What do you do when the keys to Land Rover’s new Discovery is plopped on your desk on a Friday afternoon? Plot a 600-kilometre off-road adventure for the weekend, of course.
Land Rover has marketed itself on the off-road capabilities of its luxury SUVs for decades, thanks to the durability of icons such as the Defender. But does the brand image hold up today, with their cars now kitted to the gills with technology and more often spotted on a school run then a bush adventure? I was determined to find out.
The plan was simple, as time was limited. In just a single day I hoped to take the Discovery out to Mt Buller and Craigs Hut, and tackle the off-road tracks of the Victorian High Country. My route would include several long hours of highway transit, but the majority of the time would be spent on dirt, not tarmac – trying to avoid groomed routes as much as possible.
Before we get too distracted with the findings of my adventure, first a little bit about the Discovery –the SD4 SE was our selection for the trek.
The SD4 is available in four different model grades (S, SE, HSE, and HSE Luxury), offering escalating levels of luxury, ranging from $69,990 for the entry level spec all the way to $107,350 for the flagship.
Regardless of which spec you choose, all SD4 Discoverys have the same powertrain – a 2.0-litre twin-turbo diesel four-cylinder, which sends power to all four wheels via an eight-speed gearbox.
Power is a stout 177kW and 500Nm, which is needed as the Disco tips the scales at 2184kg. It’ll do 0-100km/h in 8.3 seconds, and has a claimed combined fuel efficiency of 6.4L/100km.
All bar the lowest S models receive adjustable air-suspension, and a dual-range setting in the gearbox for driving in rough terrain at low speeds.
Our SE variant, which wears a sticker price of $83,450 was fitted with ample options, including a $3200 Capability Plus Pack which adds an active rear locking differential, terrain response 2, and All Terrain Progress Control, for a final as tested price of $122,530.
Every Discovery is fitted with hill descent control, and Terrain Response as standard, the latter of which optimise traction control, throttle response, suspension and diff locks, in unison, for different conditions on-road and off.
The different terrain settings can be selected manually at the turn of a dial, or you can let the onboard computers do the work, changing on the fly. I went with the latter, and let the car take care of the decision making.
With the infotainment screen displaying vital information I was able to watch as diffs were locked – both partially and fully – suspension was compressed, and low-range gears were selected seamlessly as the terrain demanded.
The system took any stress or uncertainty out of the venture, giving me the confidence to tackle a number of daunting climbs knowing the computer would be smarter than my mortal brain and pick the correct settings.
Another of the Discovery’s party tricks is its air-suspension, which is able to lower and raise the car’s ride height to an impressive degree.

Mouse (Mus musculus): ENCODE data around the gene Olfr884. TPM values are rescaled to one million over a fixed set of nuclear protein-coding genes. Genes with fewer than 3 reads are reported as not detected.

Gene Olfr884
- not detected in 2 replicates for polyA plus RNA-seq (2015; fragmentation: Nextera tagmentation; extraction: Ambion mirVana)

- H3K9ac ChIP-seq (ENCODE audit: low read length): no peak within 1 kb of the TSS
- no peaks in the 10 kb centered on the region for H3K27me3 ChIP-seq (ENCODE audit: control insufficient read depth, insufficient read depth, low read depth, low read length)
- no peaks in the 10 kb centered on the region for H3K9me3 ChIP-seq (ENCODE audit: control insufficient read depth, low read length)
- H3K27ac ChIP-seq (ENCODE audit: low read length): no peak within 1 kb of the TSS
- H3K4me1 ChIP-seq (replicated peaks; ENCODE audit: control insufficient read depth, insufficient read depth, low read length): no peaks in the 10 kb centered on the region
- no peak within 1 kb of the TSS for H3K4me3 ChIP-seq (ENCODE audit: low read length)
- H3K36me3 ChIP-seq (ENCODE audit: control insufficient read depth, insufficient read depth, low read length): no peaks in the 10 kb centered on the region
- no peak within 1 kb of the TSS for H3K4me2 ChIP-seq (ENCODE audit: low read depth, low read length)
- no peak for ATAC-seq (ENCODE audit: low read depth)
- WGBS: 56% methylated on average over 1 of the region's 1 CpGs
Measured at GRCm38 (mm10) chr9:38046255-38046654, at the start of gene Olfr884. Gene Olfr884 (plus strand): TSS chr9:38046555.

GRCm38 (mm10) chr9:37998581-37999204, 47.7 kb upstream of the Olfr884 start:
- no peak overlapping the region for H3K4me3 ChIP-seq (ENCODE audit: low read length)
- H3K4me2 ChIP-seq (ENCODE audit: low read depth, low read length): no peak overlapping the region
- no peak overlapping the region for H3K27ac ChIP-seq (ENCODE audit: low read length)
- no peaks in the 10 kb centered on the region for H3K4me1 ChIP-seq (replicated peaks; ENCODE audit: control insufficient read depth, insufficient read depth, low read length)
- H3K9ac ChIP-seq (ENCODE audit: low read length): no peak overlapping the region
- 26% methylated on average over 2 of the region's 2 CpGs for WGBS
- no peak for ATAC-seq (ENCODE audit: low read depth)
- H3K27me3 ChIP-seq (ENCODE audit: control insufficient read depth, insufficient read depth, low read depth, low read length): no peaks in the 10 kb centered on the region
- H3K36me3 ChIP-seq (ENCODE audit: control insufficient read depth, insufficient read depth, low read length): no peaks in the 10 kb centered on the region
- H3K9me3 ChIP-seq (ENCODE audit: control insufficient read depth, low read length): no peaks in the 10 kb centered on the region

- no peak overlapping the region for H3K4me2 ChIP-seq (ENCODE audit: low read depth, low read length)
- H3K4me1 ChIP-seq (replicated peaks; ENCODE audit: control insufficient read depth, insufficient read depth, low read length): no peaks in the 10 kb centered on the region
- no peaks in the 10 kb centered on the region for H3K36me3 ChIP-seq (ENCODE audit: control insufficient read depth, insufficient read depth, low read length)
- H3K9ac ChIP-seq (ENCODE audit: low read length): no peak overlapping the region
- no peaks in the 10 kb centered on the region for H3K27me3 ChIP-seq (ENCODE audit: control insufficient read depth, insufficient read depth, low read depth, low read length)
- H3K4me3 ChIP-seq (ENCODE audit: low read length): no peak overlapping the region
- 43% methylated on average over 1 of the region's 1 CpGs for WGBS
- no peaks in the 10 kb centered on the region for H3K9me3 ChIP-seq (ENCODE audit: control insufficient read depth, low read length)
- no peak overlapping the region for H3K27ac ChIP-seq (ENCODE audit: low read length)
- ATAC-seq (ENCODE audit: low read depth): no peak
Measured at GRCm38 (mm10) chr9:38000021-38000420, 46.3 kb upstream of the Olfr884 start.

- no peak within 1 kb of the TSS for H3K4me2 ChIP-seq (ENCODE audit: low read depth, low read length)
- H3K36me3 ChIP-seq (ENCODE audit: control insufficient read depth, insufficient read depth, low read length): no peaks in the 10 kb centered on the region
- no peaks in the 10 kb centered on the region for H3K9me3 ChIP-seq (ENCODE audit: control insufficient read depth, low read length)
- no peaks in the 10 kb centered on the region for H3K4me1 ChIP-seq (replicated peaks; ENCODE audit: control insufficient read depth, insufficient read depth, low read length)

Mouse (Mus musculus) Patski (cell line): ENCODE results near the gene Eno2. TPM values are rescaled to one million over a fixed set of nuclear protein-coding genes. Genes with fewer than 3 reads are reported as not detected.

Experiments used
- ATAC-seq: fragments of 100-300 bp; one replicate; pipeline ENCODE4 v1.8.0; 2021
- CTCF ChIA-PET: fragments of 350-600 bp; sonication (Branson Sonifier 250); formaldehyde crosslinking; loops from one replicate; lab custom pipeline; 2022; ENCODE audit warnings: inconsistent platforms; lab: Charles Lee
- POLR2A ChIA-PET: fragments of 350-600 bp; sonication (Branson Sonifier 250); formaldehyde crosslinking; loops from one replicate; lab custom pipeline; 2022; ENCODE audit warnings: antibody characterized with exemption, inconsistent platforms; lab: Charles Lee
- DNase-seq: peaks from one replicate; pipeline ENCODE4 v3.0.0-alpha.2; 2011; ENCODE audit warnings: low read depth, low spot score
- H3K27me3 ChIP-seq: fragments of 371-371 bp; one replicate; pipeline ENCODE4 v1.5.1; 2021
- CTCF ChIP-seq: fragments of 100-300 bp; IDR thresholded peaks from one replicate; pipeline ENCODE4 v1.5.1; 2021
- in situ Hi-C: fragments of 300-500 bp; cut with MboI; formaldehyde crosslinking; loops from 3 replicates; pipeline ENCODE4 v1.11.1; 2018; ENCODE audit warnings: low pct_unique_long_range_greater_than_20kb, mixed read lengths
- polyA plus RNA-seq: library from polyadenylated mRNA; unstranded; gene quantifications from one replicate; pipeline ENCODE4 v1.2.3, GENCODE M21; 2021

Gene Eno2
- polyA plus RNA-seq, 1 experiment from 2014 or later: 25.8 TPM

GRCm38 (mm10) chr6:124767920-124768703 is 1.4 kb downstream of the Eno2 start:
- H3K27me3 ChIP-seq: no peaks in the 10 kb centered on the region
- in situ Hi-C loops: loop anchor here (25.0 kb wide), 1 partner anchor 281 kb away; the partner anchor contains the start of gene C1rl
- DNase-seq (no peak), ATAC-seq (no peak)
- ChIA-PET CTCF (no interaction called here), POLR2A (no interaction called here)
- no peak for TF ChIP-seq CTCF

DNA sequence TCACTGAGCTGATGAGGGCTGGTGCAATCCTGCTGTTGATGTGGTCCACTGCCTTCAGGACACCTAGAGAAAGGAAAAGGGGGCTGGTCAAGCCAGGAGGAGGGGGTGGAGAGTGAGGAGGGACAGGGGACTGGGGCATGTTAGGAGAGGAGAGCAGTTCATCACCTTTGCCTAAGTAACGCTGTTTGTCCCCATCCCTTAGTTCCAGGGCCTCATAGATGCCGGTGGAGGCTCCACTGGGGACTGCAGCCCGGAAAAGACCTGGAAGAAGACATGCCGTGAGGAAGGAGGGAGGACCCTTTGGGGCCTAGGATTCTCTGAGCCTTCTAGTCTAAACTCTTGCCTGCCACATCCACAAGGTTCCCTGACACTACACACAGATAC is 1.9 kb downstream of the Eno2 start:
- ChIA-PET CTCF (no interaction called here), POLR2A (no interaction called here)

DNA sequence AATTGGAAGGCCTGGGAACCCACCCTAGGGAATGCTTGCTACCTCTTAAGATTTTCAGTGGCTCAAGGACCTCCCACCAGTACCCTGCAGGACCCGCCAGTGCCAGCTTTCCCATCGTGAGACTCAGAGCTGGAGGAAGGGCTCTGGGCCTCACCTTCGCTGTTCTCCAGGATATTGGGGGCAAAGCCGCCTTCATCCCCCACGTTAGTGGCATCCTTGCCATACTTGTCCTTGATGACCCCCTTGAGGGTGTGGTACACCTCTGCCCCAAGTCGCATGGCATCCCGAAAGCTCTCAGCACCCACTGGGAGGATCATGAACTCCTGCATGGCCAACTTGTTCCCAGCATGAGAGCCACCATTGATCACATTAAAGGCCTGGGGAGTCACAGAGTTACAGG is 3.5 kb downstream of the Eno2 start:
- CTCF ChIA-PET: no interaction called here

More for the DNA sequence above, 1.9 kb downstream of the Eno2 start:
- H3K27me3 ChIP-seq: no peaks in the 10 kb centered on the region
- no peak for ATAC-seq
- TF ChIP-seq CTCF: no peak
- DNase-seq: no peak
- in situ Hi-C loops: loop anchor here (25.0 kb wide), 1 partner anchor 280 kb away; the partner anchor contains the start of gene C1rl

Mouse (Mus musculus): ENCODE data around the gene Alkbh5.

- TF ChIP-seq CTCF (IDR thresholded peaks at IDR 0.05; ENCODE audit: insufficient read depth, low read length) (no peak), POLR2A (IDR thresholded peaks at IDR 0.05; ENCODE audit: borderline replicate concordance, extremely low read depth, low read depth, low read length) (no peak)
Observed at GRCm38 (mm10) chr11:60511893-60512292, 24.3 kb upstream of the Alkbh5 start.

Aired-out when parked, the Discovery has a tough, low stance, which makes entering and exiting the cabin a breeze. But point the nose off-road, press a button in the centre console, and the car lifts up to provide the maximum ground clearance of 283mm.
The full off-road ride height can be maintained at speeds up to 85km/h, after which the system will automatically lower for highway driving.
Navigating tight and tricky terrain was made easy thanks to a bevy of cameras fitted to the Discovery’s exterior which can be selected through the 10-inch infotainment screen.
The Discovery has a claimed wading depth of 900mm, but a distinct lack of river crossings meant this wasn’t put to the test during our jaunt.
During the transit stages, the Land Rover was a consummate cruiser, with heated (and ventilated) power-adjustable seats keeping the front occupants warm, and air suspension providing a plush ride. Though there was some tyre roar which penetrated the cabin from the all-terrain rubber.
The cabin is an easy place to spend long periods of time, with nine USB ports littered throughout, along with six 12-volt power outlets providing plenty of juice for a family’s worth of electronic devices.
Where the Discovery fell short was infotainment, with our test car’s Bluetooth system refusing to connect with either an Android device or iPhone, and a touchscreen which was laggy and unresponsive to prods of the finger.
It should be noted that the Discovery doesn’t share the car-like dynamics of other large SUVs, due to its more off-road focus. Even with the suspension set to its sportiest setting, the Discovery pitched heavily in corners – but you’re not exactly buying one of these to carve mountain roads, are you?.
In its intended duties, consuming vast highway miles and dominating the road less travelled, the Discovery was a pleasure.
Land Rover Discovery SD4 prices:
- SD4 S: $69,990
- SD4 SE: $83,450
- SD4 HSE: $93,550
- SD4 HSE Luxury: $107,350
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